"Oh, I don't quite know, Freddy," said the duck. "I'm tired of doing the same things over and over. I'd like a change. I'd like to take a trip. I'd like—" She hesitated, then brought it out, primly, but with determination. "I'd like to have adventures!"

"Sister!" exclaimed Emma with horror. "Oh, sister; how can you say such dreadful things?" And she began to cry.

"Well, I don't know," said Freddy; "that is quite understandable. I've often felt the same way. And I really don't see why you shouldn't do it, if you want to."

"But you're a pig, Freddy," sobbed Emma. "You're so brave and resourceful. We're only ducks!"

"Only ducks?" exclaimed Freddy. "Only ducks! Why, that reminds me, there's something I wanted to tell you about, that I read the other night in my encyclopedia. You know on the Fourth of July, in Centerboro, they're going to have a balloon ascension. They have one every year. They fill a big balloon with gas, and it has a basket hanging under it, and then a man gets in the basket and the band plays and the balloon goes up in the air. And by and by it comes down again in the next county or somewhere. Well, I thought I'd read up about balloons, and what do you suppose I found out? Who do you suppose was the very first living creature to go up in any balloon, anywhere?"

"Mr. Bean?" asked Alice.

"No, no; this was long before Mr. Bean's time over in France. There was a man named Mont—Mont—Well, I won't give you his name because he was a Frenchman, and of course his name is in French and you wouldn't understand it. Well, anyway—"

"Do say it in French," interrupted Emma, who had stopped crying. "Such a pretty language, I always think. And I'm sure you have a fine accent."

"The name is unimportant anyway," said Freddy firmly. "Now this, er—Frenchman made a big balloon, and when it sailed away up into the sky, who do you suppose was in the basket?"

Alice and Emma shook their heads.

"A duck!" said Freddy.

"Dear me!" said the sisters together. "Really? A duck!"

"Exactly," said the pig. "A brave and fearless duck. The first living creature to fly. The first aviator. And you say you're only ducks! You ought to be proud of your duckiness."

"What was her name?" asked Alice, and Emma said: "Did she come down safely?"

"History does not record her name," said Freddy, "but she did come down safely, and was, I have no doubt, rewarded for her gallantry with the highest honors. I should tell you that she was not alone in the basket; a rooster and a sheep were also passengers, but according to the encyclopedia they did not behave very well. At least when he came down the rooster had a broken leg because the sheep had kicked him. So we can assume that the duck was the only one that remained calm and unafraid. From what I know of you both I can only guess that she must have been an ancestor of yours."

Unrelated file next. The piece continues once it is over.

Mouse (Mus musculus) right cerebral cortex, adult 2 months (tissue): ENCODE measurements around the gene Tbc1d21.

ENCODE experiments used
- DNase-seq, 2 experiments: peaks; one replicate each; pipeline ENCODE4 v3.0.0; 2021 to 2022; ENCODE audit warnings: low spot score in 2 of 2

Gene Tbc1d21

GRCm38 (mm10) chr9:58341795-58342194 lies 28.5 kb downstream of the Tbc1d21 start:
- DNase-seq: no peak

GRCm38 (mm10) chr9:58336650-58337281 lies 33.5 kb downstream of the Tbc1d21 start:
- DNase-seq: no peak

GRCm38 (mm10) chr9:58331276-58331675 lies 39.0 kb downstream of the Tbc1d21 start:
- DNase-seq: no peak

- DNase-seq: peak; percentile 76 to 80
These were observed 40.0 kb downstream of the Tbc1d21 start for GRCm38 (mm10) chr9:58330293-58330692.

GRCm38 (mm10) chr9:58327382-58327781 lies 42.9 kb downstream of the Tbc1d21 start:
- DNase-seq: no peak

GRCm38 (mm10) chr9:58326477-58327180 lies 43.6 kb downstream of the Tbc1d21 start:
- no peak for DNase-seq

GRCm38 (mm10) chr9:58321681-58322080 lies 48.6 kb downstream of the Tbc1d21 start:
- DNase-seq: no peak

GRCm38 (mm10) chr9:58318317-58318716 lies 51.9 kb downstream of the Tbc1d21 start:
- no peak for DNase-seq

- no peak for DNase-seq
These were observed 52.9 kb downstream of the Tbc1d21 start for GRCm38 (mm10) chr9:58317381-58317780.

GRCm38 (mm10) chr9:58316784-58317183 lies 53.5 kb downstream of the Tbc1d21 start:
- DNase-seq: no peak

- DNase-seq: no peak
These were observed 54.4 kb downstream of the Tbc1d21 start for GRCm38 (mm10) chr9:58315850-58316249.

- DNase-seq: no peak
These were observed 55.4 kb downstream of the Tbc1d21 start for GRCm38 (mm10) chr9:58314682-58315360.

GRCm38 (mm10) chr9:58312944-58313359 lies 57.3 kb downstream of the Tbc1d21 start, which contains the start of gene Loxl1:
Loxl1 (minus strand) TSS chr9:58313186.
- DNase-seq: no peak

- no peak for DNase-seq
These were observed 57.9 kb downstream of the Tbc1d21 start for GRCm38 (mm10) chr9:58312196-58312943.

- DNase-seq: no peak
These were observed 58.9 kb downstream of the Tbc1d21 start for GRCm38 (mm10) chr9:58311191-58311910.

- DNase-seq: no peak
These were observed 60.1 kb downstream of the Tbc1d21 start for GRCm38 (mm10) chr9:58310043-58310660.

Alice and Emma tried to look worthy of so heroic an ancestor, and Alice said: "I'm sure our Uncle Wesley wouldn't have hesitated to go up in a balloon."

"Dear Uncle Wesley!" said Emma. "He was so courageous!"

"Pooh," said Freddy, "I knew your Uncle Wesley, and I don't remember that ... Well, let's put it this way: I think you're just as courageous as he was. I tell you what, Alice. That balloon man is a friend of the sheriff's, and the sheriff is a great friend of mine. How would it be if I spoke to him and got him to take you up with him the Fourth?"

"Take me up?" said Alice. "Well, gracious, Freddy; I don't know that I—"

"You wanted to have an adventure," said Freddy. "And here's one all ready-made for you."

"Why that's—that's—I mean—" Alice quacked excitedly. Then she closed her bill with a snap and drew herself up. "Very well," she said determinedly; "I'll do it."

"Sister!" exclaimed Emma in horror. "Oh, you couldn't!"

"And why not, pray?" said Alice. "I guess if a French duck can do it, an American duck can."

"But the balloon might be carried for miles; it might be carried out into the ocean by the wind. It might blow up."

"Well, if there's one thing I can do, it's swim," said Alice. "I've never had much practice flying—we domestic ducks aren't like the wild ducks—but if I fell out, I have my own parachute." And she spread her wings and fluttered them.

"Really, sister, you quite terrify me," said Emma in a faint voice.

"No reason for that," said Freddy. "I'm sure she'd be quite safe. And it would indeed be an adventure. Yes, I may say that it has an attraction even for me. I've always wanted to fly."

"Oh, would you go up too?" asked Alice. "That would be very nice. We could make up a party, and take a picnic lunch—"